Wildlife on the move, pay attention when driving, Nevada officials warn

The Nevada Departments of Transportation and Wildlife and the Nevada Highway Patrol are reminding motorists to drive safely in wildlife-prone areas with the onset of spring animal migration.

"This time of year, many big game animals including mule deer, elk, and pronghorn begin their spring migrations. As snow melts and spring ‘green-up’ occurs, many of these animals will follow the green vegetation. Often these movements occur over large landscapes and cross multiple jurisdictions including private and public lands,” said NDOW Wildlife Staff Specialist Cody Schroeder. “Animals will often cross roadways during their migration in search of forage. They are most at risk for vehicle collisions during the early mornings and late evenings, but wildlife-vehicle collisions can also happen throughout the day.”

“A crash involving a large deer or animal can be dangerous, and in some cases even deadly, to motorists,” Nevada Highway Patrol Trooper Hannah DeGoey said. “Motorists should always drive carefully, particularly in wildlife-prone areas. Look for deer crossing signs and scan the road ahead for potential wildlife.”

NDOT has conducted extensive evaluation of the most concentrated and critical areas of vehicle-animal collisions statewide, providing opportunities for potential future signage and improvements. This summer, NDOT will install four additional advisory signs advising drivers of the potential of deer crossing on U.S. 395 in Reno’s North Valleys.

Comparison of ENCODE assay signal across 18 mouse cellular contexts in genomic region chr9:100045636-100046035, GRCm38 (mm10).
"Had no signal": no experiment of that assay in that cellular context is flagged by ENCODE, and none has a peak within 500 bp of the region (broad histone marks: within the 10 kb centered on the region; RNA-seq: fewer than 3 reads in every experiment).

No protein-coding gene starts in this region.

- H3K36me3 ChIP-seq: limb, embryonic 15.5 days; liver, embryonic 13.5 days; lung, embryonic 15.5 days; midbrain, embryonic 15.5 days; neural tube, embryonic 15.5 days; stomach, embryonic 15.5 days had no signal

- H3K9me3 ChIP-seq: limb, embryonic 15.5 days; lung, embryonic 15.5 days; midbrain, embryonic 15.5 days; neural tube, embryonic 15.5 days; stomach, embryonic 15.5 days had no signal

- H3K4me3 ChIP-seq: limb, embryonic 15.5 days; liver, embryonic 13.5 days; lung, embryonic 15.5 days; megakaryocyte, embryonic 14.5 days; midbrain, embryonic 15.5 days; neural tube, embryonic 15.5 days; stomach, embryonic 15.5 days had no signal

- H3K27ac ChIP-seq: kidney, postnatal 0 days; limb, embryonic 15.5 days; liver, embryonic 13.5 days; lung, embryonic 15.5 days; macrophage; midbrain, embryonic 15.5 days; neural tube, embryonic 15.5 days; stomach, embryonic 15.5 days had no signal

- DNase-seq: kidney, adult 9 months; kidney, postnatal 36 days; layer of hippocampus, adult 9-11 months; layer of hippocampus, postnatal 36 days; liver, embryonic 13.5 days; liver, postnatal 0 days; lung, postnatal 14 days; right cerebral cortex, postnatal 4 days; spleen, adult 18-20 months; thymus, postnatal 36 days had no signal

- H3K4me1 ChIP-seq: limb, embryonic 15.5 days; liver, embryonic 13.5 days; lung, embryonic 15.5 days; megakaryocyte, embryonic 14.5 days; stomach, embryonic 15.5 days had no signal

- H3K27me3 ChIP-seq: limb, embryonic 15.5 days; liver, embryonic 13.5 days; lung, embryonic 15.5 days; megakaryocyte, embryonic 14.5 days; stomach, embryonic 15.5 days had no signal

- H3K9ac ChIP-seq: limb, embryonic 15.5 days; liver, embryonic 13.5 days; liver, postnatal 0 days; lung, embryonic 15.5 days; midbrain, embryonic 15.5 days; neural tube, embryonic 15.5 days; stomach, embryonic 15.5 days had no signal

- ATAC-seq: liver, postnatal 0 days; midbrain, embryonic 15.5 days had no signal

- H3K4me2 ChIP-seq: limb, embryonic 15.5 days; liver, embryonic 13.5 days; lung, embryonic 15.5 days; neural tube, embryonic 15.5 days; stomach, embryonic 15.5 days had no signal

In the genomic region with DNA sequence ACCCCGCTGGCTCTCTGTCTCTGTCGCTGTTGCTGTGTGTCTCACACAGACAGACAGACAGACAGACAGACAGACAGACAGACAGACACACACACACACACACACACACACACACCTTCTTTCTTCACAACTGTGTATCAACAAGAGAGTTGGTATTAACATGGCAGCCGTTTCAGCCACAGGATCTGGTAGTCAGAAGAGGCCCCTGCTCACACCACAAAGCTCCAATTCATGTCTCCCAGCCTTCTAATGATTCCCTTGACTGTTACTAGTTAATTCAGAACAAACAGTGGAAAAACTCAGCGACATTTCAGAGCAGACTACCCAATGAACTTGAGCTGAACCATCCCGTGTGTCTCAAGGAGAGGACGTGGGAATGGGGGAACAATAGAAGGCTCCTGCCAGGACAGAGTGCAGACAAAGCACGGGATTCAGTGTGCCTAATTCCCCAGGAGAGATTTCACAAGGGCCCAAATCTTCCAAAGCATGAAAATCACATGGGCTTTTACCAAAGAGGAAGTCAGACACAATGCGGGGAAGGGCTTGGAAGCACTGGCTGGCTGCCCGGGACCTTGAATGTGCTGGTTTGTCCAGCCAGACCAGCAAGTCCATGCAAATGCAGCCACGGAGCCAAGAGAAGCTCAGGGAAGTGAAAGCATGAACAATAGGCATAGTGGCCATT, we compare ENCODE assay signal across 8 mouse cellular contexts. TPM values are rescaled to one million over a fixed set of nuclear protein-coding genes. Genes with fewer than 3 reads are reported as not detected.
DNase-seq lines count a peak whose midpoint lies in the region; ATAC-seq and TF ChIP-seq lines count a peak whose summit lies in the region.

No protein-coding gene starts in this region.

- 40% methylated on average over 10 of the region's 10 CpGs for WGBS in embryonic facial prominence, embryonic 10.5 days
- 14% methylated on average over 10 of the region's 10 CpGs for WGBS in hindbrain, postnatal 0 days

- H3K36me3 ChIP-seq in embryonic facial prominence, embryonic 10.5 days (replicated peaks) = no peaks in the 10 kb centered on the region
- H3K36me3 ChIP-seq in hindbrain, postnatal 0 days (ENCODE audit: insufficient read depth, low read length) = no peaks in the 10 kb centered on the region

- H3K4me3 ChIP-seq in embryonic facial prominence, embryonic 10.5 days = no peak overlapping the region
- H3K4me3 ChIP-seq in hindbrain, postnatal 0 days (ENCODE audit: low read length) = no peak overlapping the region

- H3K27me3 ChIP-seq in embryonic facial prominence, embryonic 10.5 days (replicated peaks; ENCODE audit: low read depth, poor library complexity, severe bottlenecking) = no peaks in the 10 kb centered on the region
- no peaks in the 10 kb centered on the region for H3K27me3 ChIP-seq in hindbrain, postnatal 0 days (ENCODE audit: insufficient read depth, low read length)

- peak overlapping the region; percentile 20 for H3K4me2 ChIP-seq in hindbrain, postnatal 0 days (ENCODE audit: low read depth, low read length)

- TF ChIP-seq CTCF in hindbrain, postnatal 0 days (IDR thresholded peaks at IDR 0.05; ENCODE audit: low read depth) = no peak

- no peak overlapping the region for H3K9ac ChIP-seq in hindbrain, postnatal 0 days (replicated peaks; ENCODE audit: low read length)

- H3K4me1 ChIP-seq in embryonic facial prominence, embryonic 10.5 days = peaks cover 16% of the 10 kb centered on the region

Wildlife zone driving tips

· Obey all speed limits, traffic signs and regulations.

· Wear seatbelts and limit distractions while driving.

· Heed animal warning signs. Be alert for the potential of wildlife, particularly where wildlife warning signs are posted.

· Actively scan all sides of the road as you drive and look for any signs of wildlife. One potential sign of wildlife is glowing or red eyes that become visible as vehicle headlights bounce off the eyes of animals.

· Adjust driving speeds if necessary to help reduce the chance and impact of an animal collision.

· Remember that many crashes are not due to colliding with wildlife but are the result of driving into another car or truck in the opposite lane while trying to avoid colliding with the animal.

· Herd animals such as deer and elk travel in groups. If you see one deer, there is a strong likelihood that others may be nearby or in other locations along the road.

· Use your vehicle’s high beams at night to view the roadway ahead when there is no oncoming traffic.


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